In Romans 7:10-11 I think Paul is going over this again, but at a slightly deeper level. The very commandment that promised life proved to be death to me (Romans 7:10). The commandment, which shows the way of godliness, actually has the exact opposite effect.  Why is that?  Because the Law finds me out to be a sinner.  For sin, seizing an opportunity through the commandment, deceived me and through it killed me (Romans 7:11). Imagine the teenager: something rises up in him on the inside.  He looks around to the left and the right, and no-one is watching!  He goes back onto the swings.  Sin, through the commandment deceived him and through the commandment killed him.  That describes all of us at some time in our lives.

That’s it, and Paul has answered his question: the problem isn’t the Law, but its sin in us.  The Law is holy, and the commandment holy, righteous and good (Romans 7:12).  But, just to complete the analogy, suppose the friendly person who pointed out the sign also said, “I promise that in 3 weeks you will Go Ape, all expensed paid. Just stay away from the children’s playground.”  Do you think the teenager would want to go back onto the children’s playground? No way!  He would be full of excitement, knowing that even if he had to wait, it would be worth it! (see Romans 4:13).

Using the Law Lawfully  

But we know that the Law is good, if a man use it Lawfully (1Timothy 1:8)


So, the Law is holy and good, but how might we misuse Biblical Law?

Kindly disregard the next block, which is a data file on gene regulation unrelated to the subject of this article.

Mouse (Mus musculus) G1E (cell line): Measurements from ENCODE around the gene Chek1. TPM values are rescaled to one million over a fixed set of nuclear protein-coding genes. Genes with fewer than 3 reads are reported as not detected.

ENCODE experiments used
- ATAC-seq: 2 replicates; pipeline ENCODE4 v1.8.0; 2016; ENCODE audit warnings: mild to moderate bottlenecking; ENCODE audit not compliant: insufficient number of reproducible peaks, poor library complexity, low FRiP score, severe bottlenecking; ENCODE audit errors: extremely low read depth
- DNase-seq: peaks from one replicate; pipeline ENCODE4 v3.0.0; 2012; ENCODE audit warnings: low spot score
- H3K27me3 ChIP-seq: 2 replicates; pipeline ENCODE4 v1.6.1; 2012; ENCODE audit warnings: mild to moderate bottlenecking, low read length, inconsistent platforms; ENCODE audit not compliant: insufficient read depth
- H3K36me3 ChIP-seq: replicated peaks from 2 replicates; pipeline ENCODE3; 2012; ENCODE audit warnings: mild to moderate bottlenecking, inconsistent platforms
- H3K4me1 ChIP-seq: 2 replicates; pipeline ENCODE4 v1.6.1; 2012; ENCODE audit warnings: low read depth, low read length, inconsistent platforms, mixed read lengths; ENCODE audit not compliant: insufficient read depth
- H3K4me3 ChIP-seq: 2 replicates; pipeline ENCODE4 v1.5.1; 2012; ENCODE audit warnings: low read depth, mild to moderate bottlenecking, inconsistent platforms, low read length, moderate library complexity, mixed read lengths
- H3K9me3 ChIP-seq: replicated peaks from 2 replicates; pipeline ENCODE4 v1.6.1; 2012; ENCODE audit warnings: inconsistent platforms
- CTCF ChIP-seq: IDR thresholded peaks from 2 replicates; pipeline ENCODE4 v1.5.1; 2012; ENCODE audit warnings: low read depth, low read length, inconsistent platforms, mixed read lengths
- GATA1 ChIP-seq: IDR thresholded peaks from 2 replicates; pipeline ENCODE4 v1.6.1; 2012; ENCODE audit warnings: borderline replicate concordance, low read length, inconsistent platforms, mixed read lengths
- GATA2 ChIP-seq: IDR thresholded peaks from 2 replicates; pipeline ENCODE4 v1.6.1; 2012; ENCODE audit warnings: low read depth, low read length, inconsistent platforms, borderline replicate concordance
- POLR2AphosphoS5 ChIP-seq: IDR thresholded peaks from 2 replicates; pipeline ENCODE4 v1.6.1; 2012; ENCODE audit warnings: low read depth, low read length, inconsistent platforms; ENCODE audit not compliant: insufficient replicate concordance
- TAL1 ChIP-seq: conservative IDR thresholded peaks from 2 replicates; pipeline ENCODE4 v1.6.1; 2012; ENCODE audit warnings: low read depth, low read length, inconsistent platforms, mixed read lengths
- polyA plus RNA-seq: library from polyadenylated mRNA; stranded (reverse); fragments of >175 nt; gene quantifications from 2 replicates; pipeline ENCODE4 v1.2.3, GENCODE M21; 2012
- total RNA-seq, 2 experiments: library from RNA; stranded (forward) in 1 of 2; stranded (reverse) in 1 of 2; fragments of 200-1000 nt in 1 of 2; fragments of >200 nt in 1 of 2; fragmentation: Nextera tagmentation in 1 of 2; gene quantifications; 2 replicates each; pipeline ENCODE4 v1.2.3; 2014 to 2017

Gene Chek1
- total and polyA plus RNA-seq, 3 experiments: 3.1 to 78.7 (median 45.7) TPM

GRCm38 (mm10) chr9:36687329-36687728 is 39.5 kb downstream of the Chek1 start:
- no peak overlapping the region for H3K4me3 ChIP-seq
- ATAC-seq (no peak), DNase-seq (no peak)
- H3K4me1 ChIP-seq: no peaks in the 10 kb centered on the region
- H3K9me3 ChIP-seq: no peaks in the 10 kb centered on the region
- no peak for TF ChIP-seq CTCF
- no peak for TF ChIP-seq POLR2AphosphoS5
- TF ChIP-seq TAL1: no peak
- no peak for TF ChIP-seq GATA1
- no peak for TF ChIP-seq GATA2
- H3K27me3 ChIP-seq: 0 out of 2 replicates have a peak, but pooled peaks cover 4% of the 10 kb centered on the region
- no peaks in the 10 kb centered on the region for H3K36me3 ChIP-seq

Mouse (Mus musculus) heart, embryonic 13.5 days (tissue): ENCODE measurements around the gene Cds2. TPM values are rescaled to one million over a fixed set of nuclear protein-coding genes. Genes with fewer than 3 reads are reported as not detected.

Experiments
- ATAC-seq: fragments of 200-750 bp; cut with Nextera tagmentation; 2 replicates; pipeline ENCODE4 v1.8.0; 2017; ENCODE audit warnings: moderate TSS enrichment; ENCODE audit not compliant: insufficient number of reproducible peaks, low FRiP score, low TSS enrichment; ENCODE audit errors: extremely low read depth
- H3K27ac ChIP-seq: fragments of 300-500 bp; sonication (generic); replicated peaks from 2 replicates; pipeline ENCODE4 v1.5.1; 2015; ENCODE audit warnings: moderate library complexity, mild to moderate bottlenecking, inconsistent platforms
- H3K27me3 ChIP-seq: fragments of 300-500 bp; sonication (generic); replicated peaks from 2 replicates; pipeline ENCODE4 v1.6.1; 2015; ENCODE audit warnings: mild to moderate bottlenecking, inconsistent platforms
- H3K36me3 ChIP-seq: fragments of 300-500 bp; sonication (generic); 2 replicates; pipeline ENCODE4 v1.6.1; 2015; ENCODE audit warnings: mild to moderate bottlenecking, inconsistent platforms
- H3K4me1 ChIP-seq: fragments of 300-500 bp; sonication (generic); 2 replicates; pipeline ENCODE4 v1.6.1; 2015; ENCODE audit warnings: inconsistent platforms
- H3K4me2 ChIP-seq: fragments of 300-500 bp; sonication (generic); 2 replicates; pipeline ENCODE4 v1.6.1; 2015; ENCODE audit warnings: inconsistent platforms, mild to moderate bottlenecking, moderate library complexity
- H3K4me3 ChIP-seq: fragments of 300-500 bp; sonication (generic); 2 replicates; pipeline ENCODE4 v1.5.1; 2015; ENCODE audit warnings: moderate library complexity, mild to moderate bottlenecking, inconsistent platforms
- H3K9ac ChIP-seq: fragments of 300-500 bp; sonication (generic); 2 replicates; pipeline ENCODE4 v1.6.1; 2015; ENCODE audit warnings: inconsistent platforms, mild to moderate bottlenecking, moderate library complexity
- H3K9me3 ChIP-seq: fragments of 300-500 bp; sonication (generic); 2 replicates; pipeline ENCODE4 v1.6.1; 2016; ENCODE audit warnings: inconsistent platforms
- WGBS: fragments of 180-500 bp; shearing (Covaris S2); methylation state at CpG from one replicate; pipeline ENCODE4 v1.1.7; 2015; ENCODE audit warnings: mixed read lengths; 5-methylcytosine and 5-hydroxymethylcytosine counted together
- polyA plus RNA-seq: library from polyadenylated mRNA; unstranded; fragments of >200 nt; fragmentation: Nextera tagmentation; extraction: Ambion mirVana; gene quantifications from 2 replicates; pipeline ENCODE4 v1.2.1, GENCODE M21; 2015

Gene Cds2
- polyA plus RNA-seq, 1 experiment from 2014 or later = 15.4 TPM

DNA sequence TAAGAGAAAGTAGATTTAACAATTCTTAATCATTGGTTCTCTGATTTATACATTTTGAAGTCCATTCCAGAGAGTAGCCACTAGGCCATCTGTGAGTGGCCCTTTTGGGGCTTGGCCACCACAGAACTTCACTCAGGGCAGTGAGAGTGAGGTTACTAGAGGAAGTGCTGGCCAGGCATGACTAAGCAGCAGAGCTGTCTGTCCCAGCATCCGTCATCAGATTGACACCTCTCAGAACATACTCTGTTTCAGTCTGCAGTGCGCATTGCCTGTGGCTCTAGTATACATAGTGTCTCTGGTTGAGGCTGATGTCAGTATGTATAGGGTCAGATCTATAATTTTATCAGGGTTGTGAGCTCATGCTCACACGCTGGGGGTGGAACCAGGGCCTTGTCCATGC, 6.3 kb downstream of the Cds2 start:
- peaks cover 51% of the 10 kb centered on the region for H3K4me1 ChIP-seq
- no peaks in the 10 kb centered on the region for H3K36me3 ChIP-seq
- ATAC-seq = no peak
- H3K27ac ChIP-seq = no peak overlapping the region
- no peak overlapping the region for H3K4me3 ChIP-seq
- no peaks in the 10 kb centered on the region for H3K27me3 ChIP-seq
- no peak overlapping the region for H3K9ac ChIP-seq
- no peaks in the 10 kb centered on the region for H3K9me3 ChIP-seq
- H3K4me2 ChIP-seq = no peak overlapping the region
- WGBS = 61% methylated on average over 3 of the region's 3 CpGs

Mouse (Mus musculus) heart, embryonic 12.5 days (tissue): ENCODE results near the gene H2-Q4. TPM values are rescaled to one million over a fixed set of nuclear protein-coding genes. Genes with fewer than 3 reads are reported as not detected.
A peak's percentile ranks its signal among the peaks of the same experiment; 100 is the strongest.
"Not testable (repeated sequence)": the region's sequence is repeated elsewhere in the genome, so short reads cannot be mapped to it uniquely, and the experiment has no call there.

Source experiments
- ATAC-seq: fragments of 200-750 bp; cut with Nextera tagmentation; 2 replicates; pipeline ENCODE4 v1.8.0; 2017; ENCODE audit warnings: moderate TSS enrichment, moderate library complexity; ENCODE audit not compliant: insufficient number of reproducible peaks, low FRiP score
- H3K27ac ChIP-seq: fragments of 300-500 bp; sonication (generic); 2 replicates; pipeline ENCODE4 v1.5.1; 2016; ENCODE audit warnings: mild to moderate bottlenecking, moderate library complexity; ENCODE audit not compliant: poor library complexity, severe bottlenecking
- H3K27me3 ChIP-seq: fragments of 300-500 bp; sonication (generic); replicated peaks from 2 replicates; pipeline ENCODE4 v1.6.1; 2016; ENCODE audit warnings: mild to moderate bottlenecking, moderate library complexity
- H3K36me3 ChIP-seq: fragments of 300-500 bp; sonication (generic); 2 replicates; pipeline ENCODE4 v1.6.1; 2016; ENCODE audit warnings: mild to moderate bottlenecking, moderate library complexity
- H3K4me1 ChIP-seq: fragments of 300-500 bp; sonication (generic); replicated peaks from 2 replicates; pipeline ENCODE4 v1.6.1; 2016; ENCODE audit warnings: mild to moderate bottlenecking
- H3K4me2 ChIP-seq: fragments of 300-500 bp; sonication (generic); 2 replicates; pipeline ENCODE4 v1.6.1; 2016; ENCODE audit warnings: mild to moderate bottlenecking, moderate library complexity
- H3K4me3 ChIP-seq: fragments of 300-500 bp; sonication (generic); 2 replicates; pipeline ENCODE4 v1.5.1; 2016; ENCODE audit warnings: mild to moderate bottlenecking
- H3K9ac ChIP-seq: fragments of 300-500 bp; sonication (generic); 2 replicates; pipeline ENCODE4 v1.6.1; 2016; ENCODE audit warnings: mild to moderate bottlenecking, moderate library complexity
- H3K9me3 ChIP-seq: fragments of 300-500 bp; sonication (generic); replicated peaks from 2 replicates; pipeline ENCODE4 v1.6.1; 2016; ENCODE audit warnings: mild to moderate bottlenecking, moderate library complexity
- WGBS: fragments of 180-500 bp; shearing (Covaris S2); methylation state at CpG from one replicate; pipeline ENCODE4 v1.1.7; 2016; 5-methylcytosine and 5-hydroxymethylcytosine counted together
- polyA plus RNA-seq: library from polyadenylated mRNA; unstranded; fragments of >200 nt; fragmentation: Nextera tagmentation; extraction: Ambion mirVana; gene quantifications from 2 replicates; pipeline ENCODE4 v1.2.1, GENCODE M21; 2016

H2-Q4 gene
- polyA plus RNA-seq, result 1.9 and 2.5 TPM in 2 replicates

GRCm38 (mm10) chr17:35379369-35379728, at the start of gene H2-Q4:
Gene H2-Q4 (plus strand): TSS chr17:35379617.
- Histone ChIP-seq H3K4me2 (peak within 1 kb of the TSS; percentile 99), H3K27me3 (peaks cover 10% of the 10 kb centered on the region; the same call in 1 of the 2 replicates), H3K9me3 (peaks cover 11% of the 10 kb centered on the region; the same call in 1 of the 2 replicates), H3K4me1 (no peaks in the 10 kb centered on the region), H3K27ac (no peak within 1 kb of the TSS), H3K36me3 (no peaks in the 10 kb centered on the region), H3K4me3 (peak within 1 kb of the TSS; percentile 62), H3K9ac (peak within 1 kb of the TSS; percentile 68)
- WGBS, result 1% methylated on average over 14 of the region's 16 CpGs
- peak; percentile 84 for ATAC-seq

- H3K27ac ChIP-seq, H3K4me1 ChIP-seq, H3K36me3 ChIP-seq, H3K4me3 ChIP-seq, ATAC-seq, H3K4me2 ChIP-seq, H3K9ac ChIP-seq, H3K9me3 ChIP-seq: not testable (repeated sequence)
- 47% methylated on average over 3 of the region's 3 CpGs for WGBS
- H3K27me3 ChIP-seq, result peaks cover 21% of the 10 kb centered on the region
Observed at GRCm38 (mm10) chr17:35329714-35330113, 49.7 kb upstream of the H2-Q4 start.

1. Apply it in a way that is intended only for Jews and not for gentiles: gentiles don’t have to become circumcised or take on other identification markers of Jewishness.
  2. Perverting it into a legalistic system of self-righteousness.
  3. Using it to lead people away from Jesus rather than leading people to Jesus.
  4. Ignoring the complete revelation of God in Jesus Christ and the difference this makes to understanding the Law.


How might we use the Law in a positive way?  Realise that:

  1. The Law reveals we are sinners, and therefore are in need of Jesus Christ – top priority.
  2. The aim of the Law is love, that comes from a pure heart, a good conscience and sincere faith (1Timothy 1:5, Matthew 22:40, Psalm 119:18).
  3. That the Law isn’t just rules, but it is the wisdom of God (Deuteronomy 4:6).
  4. The Law isn’t just commandments, but each commandment is a revelation of God’s character. For whatever reason, one of the ways God chose to make Himself known was through commandments.